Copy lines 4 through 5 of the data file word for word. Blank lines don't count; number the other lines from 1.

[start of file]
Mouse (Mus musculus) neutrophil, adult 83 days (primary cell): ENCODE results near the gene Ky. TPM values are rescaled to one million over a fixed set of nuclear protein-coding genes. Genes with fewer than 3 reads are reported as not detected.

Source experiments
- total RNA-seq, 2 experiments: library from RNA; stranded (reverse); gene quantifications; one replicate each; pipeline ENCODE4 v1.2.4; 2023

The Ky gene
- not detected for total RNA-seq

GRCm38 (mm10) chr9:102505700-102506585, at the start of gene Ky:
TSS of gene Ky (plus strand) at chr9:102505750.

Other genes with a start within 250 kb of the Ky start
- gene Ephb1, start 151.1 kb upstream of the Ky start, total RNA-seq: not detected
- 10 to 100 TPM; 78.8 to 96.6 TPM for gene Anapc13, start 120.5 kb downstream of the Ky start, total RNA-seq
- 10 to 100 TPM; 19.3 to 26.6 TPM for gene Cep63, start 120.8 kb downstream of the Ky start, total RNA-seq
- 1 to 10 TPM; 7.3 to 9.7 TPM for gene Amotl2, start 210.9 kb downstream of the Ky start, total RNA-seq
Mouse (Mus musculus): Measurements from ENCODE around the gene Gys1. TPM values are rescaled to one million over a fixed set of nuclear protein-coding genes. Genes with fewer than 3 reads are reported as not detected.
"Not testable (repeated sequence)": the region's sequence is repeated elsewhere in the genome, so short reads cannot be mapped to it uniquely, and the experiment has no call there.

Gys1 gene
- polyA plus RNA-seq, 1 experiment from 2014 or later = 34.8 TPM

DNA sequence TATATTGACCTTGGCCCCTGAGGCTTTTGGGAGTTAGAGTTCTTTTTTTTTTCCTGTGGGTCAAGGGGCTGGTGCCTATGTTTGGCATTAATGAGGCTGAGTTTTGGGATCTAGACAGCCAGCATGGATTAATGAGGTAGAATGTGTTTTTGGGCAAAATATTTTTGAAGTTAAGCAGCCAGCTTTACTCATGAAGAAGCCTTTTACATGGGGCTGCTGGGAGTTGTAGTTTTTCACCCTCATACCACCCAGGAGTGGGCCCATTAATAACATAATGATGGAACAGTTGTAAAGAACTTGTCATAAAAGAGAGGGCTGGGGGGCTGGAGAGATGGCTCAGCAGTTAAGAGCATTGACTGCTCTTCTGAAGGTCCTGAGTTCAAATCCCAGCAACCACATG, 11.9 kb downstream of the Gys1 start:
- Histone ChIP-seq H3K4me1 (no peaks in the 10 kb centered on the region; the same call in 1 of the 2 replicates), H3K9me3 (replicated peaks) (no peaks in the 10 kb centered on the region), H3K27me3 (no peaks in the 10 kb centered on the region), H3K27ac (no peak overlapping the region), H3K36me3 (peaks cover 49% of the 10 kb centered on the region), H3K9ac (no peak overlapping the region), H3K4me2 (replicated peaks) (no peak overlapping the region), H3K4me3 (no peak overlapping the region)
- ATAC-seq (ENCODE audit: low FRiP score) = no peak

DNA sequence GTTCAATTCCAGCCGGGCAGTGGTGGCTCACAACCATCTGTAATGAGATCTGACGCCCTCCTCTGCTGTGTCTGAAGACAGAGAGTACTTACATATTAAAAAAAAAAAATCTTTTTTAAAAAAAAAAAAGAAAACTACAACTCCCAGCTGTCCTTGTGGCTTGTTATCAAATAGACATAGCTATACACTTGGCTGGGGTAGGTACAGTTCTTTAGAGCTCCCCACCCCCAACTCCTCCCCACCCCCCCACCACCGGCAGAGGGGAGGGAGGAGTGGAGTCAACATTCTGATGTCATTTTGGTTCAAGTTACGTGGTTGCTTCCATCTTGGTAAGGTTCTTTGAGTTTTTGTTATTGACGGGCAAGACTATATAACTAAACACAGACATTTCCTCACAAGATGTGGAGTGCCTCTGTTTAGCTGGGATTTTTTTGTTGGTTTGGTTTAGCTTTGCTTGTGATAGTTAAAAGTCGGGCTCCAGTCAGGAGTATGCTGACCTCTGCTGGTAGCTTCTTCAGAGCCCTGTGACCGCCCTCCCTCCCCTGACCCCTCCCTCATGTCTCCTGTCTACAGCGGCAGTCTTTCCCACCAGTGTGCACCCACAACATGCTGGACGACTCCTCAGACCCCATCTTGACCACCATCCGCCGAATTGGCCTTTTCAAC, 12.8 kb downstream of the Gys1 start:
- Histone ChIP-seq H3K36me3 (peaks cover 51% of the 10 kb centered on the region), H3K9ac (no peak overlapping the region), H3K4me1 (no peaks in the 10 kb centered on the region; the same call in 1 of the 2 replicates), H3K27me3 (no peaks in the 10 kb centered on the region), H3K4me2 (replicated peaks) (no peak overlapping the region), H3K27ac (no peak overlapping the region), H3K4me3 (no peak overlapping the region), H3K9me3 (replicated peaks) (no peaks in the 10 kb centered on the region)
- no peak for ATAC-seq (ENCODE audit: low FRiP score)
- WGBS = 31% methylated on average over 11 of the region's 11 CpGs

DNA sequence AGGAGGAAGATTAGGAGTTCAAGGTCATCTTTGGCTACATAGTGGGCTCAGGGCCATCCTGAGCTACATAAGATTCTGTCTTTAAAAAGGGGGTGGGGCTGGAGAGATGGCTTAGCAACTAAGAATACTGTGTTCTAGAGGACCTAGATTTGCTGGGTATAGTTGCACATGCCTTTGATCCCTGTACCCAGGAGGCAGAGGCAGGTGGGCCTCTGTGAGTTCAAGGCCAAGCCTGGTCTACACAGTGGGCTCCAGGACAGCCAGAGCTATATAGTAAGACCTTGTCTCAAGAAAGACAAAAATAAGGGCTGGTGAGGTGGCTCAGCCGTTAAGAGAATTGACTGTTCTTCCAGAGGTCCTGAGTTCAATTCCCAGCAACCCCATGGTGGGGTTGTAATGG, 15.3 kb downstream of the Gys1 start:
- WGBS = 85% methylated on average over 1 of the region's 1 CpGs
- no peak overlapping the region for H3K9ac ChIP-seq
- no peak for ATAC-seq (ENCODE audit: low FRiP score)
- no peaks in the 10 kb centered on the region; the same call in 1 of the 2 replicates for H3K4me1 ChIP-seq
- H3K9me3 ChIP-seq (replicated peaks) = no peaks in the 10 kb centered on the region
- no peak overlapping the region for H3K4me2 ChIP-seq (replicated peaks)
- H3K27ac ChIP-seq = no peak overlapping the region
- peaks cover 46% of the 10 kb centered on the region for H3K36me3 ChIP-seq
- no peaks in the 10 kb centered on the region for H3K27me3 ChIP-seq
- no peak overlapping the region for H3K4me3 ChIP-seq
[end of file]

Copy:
The Ky gene
- not detected for total RNA-seq